Religion News Service has posted a brief Q&A with Rev. John Polkinghorne that's worth checking out: 10 Minutes with ... the Rev. John Polkinghorne. The interview sounds like it's supposed to be tied to a new book of his, but the questions are actually pretty general, and, some of them, really interesting.
Polkinghorne made his mark as a physicist but has spent his later years as a priest and theologian in the Church of England.
I had to read some of his book Exploring Reality: The Intertwining of Science and Religion for a course at LSU, and I really appreciate the man's work. There's quite a bit about quantum physics--none of which I claim to understand--early on in that particular book, but once you're past that, this book is full of insight.
For the longest time I couldn't recall where I'd read a particular idea related to evolution, and it turns out it was in Polkinghorne. This is actually just his recounting what earlier theologians, contemporaries of Darwin himself, had suggested, but it's no less provocative for being second-hand.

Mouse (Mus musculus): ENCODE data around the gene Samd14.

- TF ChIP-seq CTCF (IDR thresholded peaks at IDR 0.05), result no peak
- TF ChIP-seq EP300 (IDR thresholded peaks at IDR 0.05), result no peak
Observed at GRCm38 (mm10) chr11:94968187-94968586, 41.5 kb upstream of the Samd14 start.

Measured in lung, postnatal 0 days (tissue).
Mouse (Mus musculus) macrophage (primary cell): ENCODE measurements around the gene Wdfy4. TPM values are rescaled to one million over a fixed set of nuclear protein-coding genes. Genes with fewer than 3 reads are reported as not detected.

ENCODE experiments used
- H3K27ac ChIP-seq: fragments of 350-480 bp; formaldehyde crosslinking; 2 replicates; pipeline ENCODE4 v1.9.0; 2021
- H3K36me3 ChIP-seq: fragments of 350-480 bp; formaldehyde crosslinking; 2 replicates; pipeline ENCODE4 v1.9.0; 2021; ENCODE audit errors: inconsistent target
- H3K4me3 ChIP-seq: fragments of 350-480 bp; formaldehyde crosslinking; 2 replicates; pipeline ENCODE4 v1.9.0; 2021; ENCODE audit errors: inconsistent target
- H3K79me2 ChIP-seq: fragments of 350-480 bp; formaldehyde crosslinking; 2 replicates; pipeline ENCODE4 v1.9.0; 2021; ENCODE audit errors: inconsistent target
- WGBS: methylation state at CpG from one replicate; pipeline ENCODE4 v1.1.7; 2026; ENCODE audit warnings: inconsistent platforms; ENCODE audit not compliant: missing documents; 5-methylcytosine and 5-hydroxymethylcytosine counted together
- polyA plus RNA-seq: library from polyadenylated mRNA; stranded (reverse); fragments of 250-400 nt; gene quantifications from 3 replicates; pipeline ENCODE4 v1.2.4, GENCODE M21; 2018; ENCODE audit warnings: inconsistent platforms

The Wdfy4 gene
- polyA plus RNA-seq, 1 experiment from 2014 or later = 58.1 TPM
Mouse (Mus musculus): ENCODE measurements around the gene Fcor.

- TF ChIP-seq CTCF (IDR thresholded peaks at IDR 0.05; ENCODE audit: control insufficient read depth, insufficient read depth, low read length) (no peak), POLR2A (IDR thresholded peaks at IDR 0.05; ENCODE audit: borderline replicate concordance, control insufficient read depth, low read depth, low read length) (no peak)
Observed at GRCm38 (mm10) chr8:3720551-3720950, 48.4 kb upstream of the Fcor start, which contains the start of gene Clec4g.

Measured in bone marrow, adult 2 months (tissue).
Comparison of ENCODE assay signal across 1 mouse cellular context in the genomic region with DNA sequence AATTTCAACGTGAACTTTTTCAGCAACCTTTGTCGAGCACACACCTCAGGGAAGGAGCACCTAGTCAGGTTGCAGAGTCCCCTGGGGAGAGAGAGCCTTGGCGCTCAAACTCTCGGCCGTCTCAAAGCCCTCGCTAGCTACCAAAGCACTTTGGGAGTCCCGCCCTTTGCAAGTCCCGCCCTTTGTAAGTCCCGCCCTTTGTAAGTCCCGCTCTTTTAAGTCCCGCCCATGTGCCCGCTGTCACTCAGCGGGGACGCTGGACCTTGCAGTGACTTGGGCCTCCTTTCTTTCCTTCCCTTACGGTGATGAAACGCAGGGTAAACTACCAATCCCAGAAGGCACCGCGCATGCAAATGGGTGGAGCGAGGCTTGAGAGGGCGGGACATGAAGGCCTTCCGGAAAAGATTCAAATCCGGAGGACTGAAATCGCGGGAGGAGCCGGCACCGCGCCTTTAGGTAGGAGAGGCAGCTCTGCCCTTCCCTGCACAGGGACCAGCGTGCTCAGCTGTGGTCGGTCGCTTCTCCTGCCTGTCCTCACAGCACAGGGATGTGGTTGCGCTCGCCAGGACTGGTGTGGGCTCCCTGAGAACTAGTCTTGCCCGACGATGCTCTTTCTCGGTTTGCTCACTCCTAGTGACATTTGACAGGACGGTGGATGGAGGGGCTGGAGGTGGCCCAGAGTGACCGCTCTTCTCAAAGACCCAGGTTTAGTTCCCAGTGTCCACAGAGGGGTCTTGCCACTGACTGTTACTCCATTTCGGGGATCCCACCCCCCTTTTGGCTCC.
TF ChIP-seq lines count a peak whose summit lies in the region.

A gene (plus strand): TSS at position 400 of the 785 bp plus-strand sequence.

A world in which species were stable, totally immune from change, might well have been capable of being thought of theologically as a creation that had sprung into being ready-made, its origin simply the result of the direct action of the God who was that world's Designer. On the other hand, a world of radical temporality, in which change is the engine driving the emergence of novelty, is one to which its Creator's relationship has to be understood in somewhat different terms. In words used by both Charles Kingsley and Frederick Temple in the aftermath of the publication of the Origin [of Species], an evolving world may appropriately be thought of theologically as a creation in which creatures are 'allowed to make themselves'. In other words, from a theological perspective, evolution is simply the way in which creatures are allowed to explore and bring to birth the fruitfulness with which the Creator has endowed creation.
Just something to chew on.
Go check out the interview!